Worst Investments

I was thinking the other day that while people often talk about the best investments out there, rarely do they talk about the worst investments you can make. It’s as if there is an assumption that everyone will magically know a bad investment when it appears. While common sense can go a long way in helping you avoid making a bad investment, doing your research and knowing which investments to avoid in the first place can help a lot. While this list isn’t comprehensive, it points out some of the worst investments that an average person can make.

Timeshare: Timeshares are often marketed as an investment because it’s a lot easier to sell something that appears to be something


[Continue Reading at SavingAdvice.com]

This entry was posted in Investing, Timeshares. Bookmark the permalink.

13 Responses to Worst Investments

  1. Loi Tran says:

    Gambling can become an investment if you play the right game. Games where you have an edge against another player such as Poker(Texas Hold ’em, Omaha). There are some professional sports bettors and poker players that do that for a living. That is because they are playing against another person whose skill is lower than theirs. Professionals have discipline when they play.

    Does that mean people should gamble? Less than 1% of people can be successful at gambling, so I’d try to find something else.

    I think a lot of collectibles are bad investments also. Collectibles require a vast amount of knowledge about the item the person is buying and they are not very liquid as well.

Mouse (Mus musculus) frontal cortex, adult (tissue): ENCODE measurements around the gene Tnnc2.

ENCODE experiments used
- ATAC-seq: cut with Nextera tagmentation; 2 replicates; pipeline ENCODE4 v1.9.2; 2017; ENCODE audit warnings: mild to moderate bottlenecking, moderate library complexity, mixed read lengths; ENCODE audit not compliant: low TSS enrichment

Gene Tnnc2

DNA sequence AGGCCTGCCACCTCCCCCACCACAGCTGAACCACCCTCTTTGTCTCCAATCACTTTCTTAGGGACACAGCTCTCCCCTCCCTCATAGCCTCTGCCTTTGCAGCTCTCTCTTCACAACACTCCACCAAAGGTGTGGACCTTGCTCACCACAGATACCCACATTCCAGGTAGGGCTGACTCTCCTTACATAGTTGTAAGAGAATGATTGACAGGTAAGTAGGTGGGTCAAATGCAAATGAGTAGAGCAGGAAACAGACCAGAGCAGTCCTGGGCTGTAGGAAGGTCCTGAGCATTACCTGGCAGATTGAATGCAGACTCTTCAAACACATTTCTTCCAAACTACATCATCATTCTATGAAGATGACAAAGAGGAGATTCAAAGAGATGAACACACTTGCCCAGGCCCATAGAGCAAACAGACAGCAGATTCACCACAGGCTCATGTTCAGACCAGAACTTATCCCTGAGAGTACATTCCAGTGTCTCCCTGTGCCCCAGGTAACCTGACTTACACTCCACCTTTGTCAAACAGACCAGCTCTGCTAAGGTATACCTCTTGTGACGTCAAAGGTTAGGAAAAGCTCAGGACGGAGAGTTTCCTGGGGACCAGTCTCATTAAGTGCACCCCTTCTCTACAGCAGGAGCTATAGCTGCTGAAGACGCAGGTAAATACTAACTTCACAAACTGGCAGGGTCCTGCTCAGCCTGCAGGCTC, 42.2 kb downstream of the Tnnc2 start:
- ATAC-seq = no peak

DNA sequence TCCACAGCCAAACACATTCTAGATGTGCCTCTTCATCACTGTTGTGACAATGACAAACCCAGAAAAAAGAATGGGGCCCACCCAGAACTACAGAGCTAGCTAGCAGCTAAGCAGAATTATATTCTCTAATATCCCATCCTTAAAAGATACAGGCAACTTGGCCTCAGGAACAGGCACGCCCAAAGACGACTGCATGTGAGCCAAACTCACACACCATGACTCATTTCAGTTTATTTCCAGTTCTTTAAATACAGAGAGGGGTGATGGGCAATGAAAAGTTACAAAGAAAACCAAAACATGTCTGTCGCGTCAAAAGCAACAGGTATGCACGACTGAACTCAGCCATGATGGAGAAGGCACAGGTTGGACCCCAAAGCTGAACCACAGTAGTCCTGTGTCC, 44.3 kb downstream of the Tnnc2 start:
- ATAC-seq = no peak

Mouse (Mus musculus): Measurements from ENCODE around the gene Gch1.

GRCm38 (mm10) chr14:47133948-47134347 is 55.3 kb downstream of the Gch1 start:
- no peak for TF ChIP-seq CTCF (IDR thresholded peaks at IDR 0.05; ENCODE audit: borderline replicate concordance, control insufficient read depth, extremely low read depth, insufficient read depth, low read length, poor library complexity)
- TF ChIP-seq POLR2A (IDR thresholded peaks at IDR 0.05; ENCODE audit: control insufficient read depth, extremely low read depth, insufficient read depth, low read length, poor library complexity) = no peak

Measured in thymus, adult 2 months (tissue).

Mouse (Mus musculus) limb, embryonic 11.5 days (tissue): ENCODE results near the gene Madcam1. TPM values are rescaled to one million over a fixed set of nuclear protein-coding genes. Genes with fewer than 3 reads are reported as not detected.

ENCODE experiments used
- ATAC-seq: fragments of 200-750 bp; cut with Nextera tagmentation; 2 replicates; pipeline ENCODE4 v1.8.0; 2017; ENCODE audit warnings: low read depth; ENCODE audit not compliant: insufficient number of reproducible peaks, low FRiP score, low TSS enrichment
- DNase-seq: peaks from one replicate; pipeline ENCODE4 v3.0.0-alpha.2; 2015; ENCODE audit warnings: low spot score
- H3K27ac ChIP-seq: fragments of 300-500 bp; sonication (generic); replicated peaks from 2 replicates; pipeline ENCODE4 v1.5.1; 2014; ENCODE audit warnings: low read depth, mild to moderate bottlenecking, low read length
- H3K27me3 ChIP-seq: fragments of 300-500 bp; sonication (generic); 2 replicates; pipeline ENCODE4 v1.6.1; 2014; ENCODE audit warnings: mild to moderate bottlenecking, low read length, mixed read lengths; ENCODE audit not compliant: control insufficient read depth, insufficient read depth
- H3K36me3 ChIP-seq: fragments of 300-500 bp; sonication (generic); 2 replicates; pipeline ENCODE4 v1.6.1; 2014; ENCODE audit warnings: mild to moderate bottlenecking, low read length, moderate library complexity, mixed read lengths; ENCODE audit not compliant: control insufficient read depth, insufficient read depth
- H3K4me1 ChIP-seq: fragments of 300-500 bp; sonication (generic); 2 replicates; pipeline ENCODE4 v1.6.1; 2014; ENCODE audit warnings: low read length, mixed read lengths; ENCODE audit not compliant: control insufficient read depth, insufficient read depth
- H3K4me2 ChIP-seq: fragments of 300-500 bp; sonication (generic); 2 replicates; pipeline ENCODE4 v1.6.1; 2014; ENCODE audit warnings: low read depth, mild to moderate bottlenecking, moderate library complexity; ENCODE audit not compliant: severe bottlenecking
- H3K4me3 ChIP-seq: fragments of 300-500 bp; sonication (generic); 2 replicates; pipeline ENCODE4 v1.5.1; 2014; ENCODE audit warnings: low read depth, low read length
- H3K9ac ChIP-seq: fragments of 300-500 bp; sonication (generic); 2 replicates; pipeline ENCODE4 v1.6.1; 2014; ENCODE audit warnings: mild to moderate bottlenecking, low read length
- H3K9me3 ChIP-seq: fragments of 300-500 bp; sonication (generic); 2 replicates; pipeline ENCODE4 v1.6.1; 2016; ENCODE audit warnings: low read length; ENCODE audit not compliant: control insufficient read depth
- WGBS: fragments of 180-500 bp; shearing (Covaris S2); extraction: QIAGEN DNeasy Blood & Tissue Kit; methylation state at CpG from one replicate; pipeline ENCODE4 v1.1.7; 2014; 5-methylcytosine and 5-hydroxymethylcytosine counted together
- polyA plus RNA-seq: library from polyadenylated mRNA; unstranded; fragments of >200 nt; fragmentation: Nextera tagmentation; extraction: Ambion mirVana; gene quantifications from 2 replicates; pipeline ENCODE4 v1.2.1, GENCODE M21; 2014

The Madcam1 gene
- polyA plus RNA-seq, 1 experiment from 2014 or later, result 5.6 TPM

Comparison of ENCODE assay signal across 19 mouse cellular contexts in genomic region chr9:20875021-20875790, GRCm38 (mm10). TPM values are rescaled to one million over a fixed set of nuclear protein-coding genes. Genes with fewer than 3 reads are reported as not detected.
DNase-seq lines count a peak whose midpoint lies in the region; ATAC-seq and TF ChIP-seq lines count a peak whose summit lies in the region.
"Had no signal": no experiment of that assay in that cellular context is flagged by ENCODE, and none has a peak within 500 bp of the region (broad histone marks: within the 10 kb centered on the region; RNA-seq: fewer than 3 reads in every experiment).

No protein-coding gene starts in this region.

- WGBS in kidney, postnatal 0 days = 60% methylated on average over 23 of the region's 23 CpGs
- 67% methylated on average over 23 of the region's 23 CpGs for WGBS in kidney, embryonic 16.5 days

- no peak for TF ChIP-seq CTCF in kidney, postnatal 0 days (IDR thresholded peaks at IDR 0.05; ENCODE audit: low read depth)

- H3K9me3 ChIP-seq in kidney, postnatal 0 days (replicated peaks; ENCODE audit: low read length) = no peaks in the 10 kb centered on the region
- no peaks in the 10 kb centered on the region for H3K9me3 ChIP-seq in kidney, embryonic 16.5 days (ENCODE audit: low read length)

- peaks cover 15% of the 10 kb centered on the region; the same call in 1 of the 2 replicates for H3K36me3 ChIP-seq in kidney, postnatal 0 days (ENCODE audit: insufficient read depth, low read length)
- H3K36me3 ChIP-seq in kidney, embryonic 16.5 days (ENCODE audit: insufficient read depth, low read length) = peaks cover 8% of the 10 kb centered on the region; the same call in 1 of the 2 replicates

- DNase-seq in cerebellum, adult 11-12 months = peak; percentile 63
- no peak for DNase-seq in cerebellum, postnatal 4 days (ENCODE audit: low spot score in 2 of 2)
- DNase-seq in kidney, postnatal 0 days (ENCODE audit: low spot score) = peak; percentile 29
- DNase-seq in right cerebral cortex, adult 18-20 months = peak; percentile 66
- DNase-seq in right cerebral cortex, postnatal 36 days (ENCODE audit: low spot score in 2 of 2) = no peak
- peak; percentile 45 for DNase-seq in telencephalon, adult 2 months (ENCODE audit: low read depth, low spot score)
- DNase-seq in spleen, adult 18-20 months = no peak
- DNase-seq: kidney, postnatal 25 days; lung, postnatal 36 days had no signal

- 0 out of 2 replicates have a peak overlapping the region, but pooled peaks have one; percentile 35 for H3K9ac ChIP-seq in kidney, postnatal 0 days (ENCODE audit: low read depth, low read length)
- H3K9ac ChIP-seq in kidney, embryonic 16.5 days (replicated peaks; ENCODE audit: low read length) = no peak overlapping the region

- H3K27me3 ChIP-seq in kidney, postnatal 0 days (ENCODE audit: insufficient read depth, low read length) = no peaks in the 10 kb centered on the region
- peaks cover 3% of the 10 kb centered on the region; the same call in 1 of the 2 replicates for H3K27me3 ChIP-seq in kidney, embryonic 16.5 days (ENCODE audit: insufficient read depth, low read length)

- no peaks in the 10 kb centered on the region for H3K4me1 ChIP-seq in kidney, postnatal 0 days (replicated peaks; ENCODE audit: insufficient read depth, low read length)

2. Retireat30 says:

    Great post. So often smart people get lured into “alternative” investments by dreams of insane returns.

    I think the most important point you made is: Don’t invest in things you don’t understand fully, especially if they are offering outstanding returns.

    That said, there is no better education than a little skin in the game. I’ve just lost $200 on an options deal that is eating into other great investments – but the education I got from losing that $200 is worth it.

    So, I guess a better statement is “Don’t invest MORE THAN YOU CAN AFFORD TO LOSE in things you don’t understand.”

  3. Pingback: Consumerism Commentary

  4. Pingback: Financial Rounds

  5. Chester White says:

    On timeshares: Your advice is almost always correct, but I think possibly the Disney Vacation Club timeshares are an exception. Yes, you can buy them somewhat cheaper on the resale market than direct from Disney, but almost everyone who bought in since 1992 has made money upon resale, or only lost a few percent, while saving a bunch on their room stays.

    And you get bonuses and discounts of various kinds (like $100 off your annual passes).

    Investment tips and investing “programs” are worthless. If somebody really knew how to make 50% a year in the market:

    1. He wouldn’t tell you
    2. If he did tell you he’d charge you billions of dollars, and it would be worth it.